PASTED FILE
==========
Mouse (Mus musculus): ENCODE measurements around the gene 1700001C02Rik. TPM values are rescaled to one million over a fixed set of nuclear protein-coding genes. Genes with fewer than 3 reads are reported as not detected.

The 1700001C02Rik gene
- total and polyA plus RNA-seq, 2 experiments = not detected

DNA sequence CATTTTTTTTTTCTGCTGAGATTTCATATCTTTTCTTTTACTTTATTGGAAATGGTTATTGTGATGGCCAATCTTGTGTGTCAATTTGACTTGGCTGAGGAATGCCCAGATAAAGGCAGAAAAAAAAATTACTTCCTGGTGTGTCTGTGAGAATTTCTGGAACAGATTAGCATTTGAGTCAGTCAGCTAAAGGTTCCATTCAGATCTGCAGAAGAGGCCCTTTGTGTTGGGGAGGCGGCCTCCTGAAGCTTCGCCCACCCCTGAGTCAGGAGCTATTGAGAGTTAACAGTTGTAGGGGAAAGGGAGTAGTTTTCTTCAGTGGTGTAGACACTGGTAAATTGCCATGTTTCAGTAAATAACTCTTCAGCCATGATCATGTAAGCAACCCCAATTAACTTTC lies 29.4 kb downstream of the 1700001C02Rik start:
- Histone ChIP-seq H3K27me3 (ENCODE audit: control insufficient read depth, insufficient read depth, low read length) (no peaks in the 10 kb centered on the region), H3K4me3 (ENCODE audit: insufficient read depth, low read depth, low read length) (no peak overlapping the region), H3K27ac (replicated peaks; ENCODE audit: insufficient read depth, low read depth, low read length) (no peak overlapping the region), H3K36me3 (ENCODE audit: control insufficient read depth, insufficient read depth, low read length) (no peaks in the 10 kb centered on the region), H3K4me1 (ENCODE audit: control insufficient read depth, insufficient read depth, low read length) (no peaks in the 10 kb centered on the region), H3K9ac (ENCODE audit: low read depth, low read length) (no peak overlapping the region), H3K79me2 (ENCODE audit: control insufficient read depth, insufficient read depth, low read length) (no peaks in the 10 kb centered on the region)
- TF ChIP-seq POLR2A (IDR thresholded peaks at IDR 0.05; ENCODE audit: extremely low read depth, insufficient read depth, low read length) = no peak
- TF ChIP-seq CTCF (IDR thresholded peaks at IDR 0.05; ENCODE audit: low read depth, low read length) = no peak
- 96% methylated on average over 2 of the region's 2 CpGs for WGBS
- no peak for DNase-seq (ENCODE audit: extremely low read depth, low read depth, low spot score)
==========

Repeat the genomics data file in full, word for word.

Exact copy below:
Mouse (Mus musculus): ENCODE measurements around the gene 1700001C02Rik. TPM values are rescaled to one million over a fixed set of nuclear protein-coding genes. Genes with fewer than 3 reads are reported as not detected.

The 1700001C02Rik gene
- total and polyA plus RNA-seq, 2 experiments = not detected

DNA sequence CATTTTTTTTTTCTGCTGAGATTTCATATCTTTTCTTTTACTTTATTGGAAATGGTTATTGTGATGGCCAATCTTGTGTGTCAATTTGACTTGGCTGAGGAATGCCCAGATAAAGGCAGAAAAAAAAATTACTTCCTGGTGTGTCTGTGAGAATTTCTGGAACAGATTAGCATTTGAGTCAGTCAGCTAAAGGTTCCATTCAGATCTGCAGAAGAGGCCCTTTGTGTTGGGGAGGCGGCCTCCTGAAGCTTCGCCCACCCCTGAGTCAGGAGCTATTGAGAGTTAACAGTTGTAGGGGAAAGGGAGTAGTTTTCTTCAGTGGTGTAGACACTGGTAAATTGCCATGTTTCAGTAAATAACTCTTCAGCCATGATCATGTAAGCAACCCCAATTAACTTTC lies 29.4 kb downstream of the 1700001C02Rik start:
- Histone ChIP-seq H3K27me3 (ENCODE audit: control insufficient read depth, insufficient read depth, low read length) (no peaks in the 10 kb centered on the region), H3K4me3 (ENCODE audit: insufficient read depth, low read depth, low read length) (no peak overlapping the region), H3K27ac (replicated peaks; ENCODE audit: insufficient read depth, low read depth, low read length) (no peak overlapping the region), H3K36me3 (ENCODE audit: control insufficient read depth, insufficient read depth, low read length) (no peaks in the 10 kb centered on the region), H3K4me1 (ENCODE audit: control insufficient read depth, insufficient read depth, low read length) (no peaks in the 10 kb centered on the region), H3K9ac (ENCODE audit: low read depth, low read length) (no peak overlapping the region), H3K79me2 (ENCODE audit: control insufficient read depth, insufficient read depth, low read length) (no peaks in the 10 kb centered on the region)
- TF ChIP-seq POLR2A (IDR thresholded peaks at IDR 0.05; ENCODE audit: extremely low read depth, insufficient read depth, low read length) = no peak
- TF ChIP-seq CTCF (IDR thresholded peaks at IDR 0.05; ENCODE audit: low read depth, low read length) = no peak
- 96% methylated on average over 2 of the region's 2 CpGs for WGBS
- no peak for DNase-seq (ENCODE audit: extremely low read depth, low read depth, low spot score)